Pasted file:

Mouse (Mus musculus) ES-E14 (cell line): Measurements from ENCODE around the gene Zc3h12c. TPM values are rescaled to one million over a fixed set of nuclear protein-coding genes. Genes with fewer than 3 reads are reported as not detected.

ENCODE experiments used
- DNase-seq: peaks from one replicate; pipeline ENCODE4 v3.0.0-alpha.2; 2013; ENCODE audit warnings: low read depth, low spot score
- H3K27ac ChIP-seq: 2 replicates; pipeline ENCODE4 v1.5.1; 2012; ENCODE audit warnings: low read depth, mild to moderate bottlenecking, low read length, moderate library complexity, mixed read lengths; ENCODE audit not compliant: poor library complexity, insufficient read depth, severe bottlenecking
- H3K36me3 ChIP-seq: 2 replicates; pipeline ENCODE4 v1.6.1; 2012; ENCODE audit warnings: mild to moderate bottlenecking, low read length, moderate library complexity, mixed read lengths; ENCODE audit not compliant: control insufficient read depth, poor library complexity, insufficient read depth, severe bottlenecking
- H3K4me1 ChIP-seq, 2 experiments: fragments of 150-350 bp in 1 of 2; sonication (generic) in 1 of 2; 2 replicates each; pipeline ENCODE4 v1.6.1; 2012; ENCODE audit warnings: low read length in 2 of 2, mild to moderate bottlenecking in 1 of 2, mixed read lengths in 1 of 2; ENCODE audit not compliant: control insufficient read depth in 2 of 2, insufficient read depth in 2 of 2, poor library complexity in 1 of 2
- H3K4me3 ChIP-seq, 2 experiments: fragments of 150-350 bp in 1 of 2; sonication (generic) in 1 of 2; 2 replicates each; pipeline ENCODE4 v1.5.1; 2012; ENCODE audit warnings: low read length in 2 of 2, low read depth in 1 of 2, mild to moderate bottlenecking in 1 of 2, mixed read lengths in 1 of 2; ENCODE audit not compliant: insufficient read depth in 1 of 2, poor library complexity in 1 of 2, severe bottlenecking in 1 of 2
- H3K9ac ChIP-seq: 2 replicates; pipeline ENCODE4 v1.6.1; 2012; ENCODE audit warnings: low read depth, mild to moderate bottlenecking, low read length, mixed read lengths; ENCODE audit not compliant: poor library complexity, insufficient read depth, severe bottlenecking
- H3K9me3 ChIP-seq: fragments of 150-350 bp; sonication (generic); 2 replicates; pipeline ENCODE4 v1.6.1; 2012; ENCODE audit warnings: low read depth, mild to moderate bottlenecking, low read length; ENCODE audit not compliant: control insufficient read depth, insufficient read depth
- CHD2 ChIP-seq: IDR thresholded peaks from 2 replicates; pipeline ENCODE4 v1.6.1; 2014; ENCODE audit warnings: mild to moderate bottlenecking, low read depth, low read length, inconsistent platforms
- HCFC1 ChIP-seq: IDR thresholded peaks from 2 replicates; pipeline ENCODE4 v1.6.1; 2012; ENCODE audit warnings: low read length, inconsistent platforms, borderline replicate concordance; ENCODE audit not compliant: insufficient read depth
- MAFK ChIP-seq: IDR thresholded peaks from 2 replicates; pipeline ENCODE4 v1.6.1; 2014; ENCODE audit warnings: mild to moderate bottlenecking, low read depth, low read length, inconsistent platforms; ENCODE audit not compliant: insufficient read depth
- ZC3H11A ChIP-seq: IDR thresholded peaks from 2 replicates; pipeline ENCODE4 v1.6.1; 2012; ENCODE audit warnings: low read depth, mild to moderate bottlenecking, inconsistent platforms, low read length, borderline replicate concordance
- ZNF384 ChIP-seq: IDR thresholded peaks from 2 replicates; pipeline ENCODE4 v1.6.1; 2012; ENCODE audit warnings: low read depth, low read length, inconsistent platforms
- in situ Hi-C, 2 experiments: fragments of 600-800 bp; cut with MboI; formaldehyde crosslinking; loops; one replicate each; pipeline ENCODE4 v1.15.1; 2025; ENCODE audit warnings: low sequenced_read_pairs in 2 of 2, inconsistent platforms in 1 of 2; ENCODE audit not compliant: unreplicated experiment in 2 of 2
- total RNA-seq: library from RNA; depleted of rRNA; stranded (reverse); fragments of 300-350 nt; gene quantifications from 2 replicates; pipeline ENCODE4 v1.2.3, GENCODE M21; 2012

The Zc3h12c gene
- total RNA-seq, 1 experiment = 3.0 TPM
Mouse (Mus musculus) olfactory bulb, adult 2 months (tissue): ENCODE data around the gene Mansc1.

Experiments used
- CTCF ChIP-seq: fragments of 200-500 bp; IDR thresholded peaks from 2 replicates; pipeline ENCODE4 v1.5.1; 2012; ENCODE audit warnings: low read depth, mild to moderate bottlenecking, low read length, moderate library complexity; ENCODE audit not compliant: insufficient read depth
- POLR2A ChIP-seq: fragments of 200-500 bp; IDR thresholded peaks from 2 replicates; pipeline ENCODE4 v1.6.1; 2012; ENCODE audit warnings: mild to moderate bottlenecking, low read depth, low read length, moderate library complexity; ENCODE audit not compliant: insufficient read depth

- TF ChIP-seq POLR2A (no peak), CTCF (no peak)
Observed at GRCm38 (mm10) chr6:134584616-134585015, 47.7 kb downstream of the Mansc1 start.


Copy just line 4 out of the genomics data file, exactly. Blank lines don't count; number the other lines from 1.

- H3K27ac ChIP-seq: 2 replicates; pipeline ENCODE4 v1.5.1; 2012; ENCODE audit warnings: low read depth, mild to moderate bottlenecking, low read length, moderate library complexity, mixed read lengths; ENCODE audit not compliant: poor library complexity, insufficient read depth, severe bottlenecking